"Okay, boys, we're going to play a little game (groans emerge from the back seat). Each of us is going to think up something that completes the sentence "I'm grateful for...or I'm thankful for..." (more groans). I'll start and then I'll count to five and then Anders has to share something before I finish counting. After he shares then it's on to Nils who has to share something before I count to five. Then it's back to me and we keep going. But if anyone doesn't think up something before I count to five, they're out. I'll give you a few seconds to think up at least two things your thankful for before I start."

By this time the moans had diminished and they were beginning to take it seriously. So I started. And the gratitude kept going around.

Some were serious: I'm grateful for a warm house; I'm thankful that the gas tank is full so I don't have to pump gas in this cold; I'm thankful for our Y membership right now; I'm grateful for the food we have to eat.

Some were more frivolous: I'm thankful for root beer; I'm grateful for candy; I'm thankful for Legos; I'm grateful for that I won Milles Bornes (the card game).

I had to mail a package at the post office on the way, so I had to pause the game then. We had already done nearly a dozen shares each. Now part of our bedtime routine is sharing something we're thankful for each day and then praying. Some days they have trouble coming up with something. But this format made it possible for them to keep going.

So I offer up a solution for those days of grumbling, fighting, and complaining: the gratitude game.

It can't hurt to give it a try. You might just be grateful you did.


The Message We Send when School is Closed

We've been home for two days with no school because of the sub-zero temperatures and dangerous windchill that has hit our area. This is on top of Christmas break, so we're looking at nearly 2 1/2 weeks at home with the kids. Yesterday's windchill dipped to -50 degrees Fahrenheit. It's cold here. We've been trapped inside. We all need to move a little more.

I could participate in the trend I see on facebook: complaining about having to be around my kids these two extra days because we're all going stir-crazy. Yes, I'm tired of their complaining--especially when asked to do a chore. Yes, I'm tired of their arguing with each other--especially when one is playing a video game and the other is trying to be "helpful" (yesterday they were each allowed 15 minutes of video game time and even then it resulted in tears). Yes, I'm tired of being inside, too, feeling like there's nothing to do even though there is plenty.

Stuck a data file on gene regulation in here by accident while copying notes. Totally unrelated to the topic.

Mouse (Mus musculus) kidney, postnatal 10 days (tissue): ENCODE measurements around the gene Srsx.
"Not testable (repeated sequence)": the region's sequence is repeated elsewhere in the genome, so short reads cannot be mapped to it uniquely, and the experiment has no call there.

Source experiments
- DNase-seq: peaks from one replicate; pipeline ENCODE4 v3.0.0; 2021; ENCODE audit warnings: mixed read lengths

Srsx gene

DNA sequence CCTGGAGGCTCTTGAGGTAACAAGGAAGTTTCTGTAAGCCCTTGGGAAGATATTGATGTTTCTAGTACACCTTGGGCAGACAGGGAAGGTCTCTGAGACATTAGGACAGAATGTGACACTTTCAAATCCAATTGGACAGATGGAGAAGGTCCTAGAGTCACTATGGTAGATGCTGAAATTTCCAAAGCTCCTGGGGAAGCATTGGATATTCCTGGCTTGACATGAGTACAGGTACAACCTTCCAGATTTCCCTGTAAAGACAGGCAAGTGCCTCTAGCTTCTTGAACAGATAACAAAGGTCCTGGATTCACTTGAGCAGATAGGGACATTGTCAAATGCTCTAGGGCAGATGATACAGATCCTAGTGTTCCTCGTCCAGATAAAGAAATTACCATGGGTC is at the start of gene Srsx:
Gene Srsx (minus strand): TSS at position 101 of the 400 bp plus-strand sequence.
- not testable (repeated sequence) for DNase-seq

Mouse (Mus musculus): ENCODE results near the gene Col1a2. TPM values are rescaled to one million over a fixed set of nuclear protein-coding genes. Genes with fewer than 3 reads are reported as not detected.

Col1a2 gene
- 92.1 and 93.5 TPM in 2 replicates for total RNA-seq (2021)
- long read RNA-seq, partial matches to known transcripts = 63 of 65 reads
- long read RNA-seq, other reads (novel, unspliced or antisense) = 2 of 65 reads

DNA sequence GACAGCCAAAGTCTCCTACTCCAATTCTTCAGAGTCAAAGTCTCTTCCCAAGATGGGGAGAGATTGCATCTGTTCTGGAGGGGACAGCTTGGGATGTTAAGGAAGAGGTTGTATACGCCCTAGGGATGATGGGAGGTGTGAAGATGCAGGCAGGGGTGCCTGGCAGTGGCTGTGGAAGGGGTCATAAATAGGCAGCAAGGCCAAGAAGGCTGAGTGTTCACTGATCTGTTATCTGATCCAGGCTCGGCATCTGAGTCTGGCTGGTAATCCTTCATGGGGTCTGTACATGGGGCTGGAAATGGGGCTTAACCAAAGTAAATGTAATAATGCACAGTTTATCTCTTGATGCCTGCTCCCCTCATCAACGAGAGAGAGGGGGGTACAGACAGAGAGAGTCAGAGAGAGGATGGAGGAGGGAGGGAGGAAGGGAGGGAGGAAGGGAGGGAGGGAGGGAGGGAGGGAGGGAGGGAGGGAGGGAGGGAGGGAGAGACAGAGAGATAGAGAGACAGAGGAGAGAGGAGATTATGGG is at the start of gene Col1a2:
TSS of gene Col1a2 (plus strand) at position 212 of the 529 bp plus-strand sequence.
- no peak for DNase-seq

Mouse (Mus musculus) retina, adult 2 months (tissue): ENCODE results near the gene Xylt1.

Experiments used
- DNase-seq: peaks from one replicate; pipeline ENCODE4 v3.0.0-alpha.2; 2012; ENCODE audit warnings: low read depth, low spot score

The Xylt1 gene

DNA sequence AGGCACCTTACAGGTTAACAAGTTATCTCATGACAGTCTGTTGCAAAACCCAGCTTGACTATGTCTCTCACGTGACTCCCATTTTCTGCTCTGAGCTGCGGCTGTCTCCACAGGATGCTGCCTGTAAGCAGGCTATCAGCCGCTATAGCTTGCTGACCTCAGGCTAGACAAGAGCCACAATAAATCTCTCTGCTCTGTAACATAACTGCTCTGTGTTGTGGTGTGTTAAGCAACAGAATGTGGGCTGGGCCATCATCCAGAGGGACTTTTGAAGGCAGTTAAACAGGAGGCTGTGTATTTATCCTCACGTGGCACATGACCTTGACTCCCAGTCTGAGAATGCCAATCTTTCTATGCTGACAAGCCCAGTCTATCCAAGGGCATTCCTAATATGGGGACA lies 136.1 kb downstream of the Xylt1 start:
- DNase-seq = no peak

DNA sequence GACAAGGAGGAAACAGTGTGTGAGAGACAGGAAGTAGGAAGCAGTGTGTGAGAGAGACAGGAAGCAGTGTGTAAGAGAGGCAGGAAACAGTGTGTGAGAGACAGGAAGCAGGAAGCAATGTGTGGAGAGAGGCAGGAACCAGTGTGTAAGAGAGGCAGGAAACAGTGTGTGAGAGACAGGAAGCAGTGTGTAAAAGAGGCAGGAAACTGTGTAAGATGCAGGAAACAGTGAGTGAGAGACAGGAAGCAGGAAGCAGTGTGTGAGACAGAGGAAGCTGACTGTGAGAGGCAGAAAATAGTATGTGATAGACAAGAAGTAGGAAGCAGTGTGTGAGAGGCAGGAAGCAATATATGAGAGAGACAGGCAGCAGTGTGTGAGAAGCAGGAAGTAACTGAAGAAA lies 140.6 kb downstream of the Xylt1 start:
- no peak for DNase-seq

But complaining only breeds contempt. Not only for our children but from others. What impact does our complaining about our children have on the barren couple who has been trying for years to have a child of her own? Or on the couple whose child recently died in a military skirmish?

And while my children aren't on facebook right now, they will be someday. What kind of message would that send to them? Yes, kids, we brought you into this world and love you dearly, but I can't stand spending time with you...

Do they hear my grumbling or do they see my gratitude?

Gratitude? Of course. At least I can strive to have more gratitude than grumbling in my life...

Gratitude that I am able to be home with them on these cold days and not struggling to find child care to shuffle them off to. Gratitude that they had some time helping their mom bake cookies and getting to learn some kitchen skills. Gratitude that we had a little extra time together. 

Yes, we may get cabin fever and get a little stir-crazy, but how about using that extra energy toward some creative things to do together (and I fully admit that I don't always do this--that sometimes it's easier to do my own distraction and let the boys do theirs)? We did some cold experiments yesterday (along with half the facebook population in the Midwest). We threw boiling water in the air to see what happened (it was cool, but not as impressive as we thought it might be). We put a plate of dish-soap bubbles outside. We tried blowing bubbles to see them freeze (most popped before they froze). We had friends who froze a t-shirt and broke it in half and who played ice-bowling. It's too cold to be outside for long, but it's perfectly fine for short periods of time.

How about teaching children a new skill in the kitchen? Or having them help with a project that requires tools? Or simply doing some household chores together? Our boys enjoyed simply pulling off the blue trim tape after a painting project.

So many people are on pinterest, that I'm sure there's plenty of great things to try with children there (I haven't opened up that time-distraction--I've got enough as it is!). My boys have filled up several pages in the sketch books they received in their stockings at Christmas. My youngest is creating things with duct tape.

We haven't really had much screen time (mainly because they've lost some of it from bad attitudes; if we hadn't been coming off a two week break, we maybe would have considered a movie marathon, but we'd already watch several movies at night in the past few weeks), but we've played plenty of board and card games. And of course, there's plenty of reading adventures! Sometimes we take a break and all read together (last year we read through The Hobbit during one evening a week).

Maybe a good project together is to make a collage of things you are thankful for. Gratitude might just be a better way to spend a day rather than grumbling.

With that said, we're about to try and get the car started so we can go to the YMCA. My youngest will complain about the temperature of the water in the swimming pool (the child has zero body fat which is to his detriment for swimming time). But I'm grateful we have a car we can travel with, I'm grateful that we have a few months of Y membership, I'm grateful we can exercise together, and I'm grateful the gas tank is full enough that I don't have to stop and fill it in the cold.

Hopefully I can pass some of that gratitude on to my sons. 



From distant lands they came
Journeying many days and nights
Guided by a star in the sky--
A special star, a sign they
Discovered through their
Astronomical studies.
Wise men: magi from
Gentile lands bearing
Treasures fit for a king.